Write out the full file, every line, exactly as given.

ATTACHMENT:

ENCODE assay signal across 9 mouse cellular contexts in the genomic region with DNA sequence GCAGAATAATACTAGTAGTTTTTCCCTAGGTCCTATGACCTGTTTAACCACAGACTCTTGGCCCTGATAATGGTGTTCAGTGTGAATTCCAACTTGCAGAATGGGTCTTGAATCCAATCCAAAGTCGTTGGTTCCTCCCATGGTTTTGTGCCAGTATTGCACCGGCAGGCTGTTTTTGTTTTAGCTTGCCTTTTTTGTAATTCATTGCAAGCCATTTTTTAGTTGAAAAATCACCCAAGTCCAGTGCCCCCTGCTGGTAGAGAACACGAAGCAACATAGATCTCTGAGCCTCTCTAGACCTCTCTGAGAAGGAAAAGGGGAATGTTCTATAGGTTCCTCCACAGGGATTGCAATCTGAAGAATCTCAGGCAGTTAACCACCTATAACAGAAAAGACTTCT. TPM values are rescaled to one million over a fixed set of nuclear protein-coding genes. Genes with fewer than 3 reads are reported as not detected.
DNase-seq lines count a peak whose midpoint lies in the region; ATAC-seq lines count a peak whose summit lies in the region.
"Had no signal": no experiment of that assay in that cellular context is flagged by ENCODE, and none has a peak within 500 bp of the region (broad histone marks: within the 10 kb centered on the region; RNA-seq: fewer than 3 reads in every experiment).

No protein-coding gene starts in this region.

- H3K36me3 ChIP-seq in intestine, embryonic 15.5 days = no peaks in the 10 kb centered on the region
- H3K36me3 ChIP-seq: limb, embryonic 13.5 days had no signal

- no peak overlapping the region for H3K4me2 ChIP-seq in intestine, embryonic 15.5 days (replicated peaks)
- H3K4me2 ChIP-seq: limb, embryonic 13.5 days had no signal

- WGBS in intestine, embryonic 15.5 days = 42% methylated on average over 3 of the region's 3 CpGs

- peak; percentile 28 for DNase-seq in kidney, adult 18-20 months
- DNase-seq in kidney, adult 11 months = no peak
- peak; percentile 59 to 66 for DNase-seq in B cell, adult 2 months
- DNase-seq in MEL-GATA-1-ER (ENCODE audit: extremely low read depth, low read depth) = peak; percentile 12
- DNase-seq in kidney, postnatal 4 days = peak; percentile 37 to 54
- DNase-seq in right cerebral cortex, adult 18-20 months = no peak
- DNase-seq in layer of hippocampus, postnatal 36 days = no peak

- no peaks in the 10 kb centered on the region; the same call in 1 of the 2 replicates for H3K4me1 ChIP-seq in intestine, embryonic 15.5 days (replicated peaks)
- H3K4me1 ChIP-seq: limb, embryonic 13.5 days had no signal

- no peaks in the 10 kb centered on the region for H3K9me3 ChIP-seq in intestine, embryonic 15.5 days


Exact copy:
ENCODE assay signal across 9 mouse cellular contexts in the genomic region with DNA sequence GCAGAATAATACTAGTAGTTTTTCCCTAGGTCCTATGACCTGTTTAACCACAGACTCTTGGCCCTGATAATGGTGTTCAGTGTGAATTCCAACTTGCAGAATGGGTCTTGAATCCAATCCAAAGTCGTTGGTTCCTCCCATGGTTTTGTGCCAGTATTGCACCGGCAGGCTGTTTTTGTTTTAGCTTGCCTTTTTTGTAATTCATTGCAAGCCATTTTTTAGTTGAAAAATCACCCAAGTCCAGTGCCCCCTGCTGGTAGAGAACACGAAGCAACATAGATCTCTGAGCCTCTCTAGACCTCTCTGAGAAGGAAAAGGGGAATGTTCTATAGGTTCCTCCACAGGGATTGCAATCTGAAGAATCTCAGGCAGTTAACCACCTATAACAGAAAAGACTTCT. TPM values are rescaled to one million over a fixed set of nuclear protein-coding genes. Genes with fewer than 3 reads are reported as not detected.
DNase-seq lines count a peak whose midpoint lies in the region; ATAC-seq lines count a peak whose summit lies in the region.
"Had no signal": no experiment of that assay in that cellular context is flagged by ENCODE, and none has a peak within 500 bp of the region (broad histone marks: within the 10 kb centered on the region; RNA-seq: fewer than 3 reads in every experiment).

No protein-coding gene starts in this region.

- H3K36me3 ChIP-seq in intestine, embryonic 15.5 days = no peaks in the 10 kb centered on the region
- H3K36me3 ChIP-seq: limb, embryonic 13.5 days had no signal

- no peak overlapping the region for H3K4me2 ChIP-seq in intestine, embryonic 15.5 days (replicated peaks)
- H3K4me2 ChIP-seq: limb, embryonic 13.5 days had no signal

- WGBS in intestine, embryonic 15.5 days = 42% methylated on average over 3 of the region's 3 CpGs

- peak; percentile 28 for DNase-seq in kidney, adult 18-20 months
- DNase-seq in kidney, adult 11 months = no peak
- peak; percentile 59 to 66 for DNase-seq in B cell, adult 2 months
- DNase-seq in MEL-GATA-1-ER (ENCODE audit: extremely low read depth, low read depth) = peak; percentile 12
- DNase-seq in kidney, postnatal 4 days = peak; percentile 37 to 54
- DNase-seq in right cerebral cortex, adult 18-20 months = no peak
- DNase-seq in layer of hippocampus, postnatal 36 days = no peak

- no peaks in the 10 kb centered on the region; the same call in 1 of the 2 replicates for H3K4me1 ChIP-seq in intestine, embryonic 15.5 days (replicated peaks)
- H3K4me1 ChIP-seq: limb, embryonic 13.5 days had no signal

- no peaks in the 10 kb centered on the region for H3K9me3 ChIP-seq in intestine, embryonic 15.5 days